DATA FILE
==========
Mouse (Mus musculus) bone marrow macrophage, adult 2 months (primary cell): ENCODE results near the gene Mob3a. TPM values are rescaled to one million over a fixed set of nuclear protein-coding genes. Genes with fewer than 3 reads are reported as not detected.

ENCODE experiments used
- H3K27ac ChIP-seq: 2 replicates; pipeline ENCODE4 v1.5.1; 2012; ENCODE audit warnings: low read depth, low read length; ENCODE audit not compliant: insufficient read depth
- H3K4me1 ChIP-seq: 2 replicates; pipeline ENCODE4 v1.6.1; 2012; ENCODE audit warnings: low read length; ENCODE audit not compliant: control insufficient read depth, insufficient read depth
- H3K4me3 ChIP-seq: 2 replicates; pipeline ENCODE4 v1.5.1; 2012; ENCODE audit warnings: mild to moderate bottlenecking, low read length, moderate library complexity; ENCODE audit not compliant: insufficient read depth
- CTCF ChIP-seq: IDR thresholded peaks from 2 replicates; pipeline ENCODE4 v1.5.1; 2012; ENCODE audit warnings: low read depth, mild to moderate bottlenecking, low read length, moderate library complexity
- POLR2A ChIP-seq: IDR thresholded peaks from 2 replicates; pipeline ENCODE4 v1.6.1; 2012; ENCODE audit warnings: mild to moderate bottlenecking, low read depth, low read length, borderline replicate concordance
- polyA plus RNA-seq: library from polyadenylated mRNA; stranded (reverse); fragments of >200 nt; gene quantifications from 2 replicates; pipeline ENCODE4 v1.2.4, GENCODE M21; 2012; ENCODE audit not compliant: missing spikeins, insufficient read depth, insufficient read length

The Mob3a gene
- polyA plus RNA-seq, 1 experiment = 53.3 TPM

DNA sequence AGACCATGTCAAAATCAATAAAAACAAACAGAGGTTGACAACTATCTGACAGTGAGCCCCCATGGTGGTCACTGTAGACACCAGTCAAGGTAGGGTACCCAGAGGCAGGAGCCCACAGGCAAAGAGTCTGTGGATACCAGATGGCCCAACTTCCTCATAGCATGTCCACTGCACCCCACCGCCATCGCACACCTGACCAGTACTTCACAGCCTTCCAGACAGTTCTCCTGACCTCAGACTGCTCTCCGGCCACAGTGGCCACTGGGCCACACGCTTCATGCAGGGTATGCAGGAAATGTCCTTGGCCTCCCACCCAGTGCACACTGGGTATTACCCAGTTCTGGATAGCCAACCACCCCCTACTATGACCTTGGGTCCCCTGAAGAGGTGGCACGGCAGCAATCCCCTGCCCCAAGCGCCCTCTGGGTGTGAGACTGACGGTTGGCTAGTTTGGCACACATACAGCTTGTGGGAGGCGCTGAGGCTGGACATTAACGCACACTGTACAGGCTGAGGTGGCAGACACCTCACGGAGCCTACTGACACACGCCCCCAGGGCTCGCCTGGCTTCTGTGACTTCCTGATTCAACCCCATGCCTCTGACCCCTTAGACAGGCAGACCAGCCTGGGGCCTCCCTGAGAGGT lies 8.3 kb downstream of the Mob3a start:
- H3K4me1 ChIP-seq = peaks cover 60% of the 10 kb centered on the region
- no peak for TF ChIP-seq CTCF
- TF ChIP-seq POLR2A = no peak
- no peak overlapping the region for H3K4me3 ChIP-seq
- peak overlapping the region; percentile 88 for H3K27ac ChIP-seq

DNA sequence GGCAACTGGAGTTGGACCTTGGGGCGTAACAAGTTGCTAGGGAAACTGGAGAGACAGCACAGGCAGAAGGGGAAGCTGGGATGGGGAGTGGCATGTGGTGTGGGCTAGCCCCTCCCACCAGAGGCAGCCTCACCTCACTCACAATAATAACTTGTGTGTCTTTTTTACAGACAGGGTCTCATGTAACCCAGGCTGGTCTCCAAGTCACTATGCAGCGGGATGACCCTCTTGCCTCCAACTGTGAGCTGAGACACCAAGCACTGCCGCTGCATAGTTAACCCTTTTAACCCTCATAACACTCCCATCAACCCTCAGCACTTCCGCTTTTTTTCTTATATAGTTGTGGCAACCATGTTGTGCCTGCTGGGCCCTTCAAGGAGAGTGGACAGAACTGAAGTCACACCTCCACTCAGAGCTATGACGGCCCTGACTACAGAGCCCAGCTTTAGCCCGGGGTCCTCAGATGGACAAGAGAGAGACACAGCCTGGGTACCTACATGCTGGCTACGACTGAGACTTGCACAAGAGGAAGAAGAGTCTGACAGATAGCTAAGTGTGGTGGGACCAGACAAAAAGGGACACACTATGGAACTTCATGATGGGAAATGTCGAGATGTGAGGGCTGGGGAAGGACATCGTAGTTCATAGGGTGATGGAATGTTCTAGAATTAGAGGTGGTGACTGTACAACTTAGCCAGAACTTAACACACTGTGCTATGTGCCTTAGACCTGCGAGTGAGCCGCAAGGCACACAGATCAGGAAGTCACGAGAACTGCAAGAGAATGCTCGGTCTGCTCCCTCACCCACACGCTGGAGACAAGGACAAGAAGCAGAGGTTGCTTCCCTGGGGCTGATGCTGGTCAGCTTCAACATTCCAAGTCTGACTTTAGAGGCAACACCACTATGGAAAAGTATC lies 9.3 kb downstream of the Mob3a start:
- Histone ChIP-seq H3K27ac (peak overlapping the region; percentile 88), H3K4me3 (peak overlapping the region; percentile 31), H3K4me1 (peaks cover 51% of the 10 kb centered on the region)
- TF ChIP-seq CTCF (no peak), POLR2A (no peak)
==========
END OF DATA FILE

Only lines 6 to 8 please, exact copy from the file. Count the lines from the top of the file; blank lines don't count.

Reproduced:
- CTCF ChIP-seq: IDR thresholded peaks from 2 replicates; pipeline ENCODE4 v1.5.1; 2012; ENCODE audit warnings: low read depth, mild to moderate bottlenecking, low read length, moderate library complexity
- POLR2A ChIP-seq: IDR thresholded peaks from 2 replicates; pipeline ENCODE4 v1.6.1; 2012; ENCODE audit warnings: mild to moderate bottlenecking, low read depth, low read length, borderline replicate concordance
- polyA plus RNA-seq: library from polyadenylated mRNA; stranded (reverse); fragments of >200 nt; gene quantifications from 2 replicates; pipeline ENCODE4 v1.2.4, GENCODE M21; 2012; ENCODE audit not compliant: missing spikeins, insufficient read depth, insufficient read length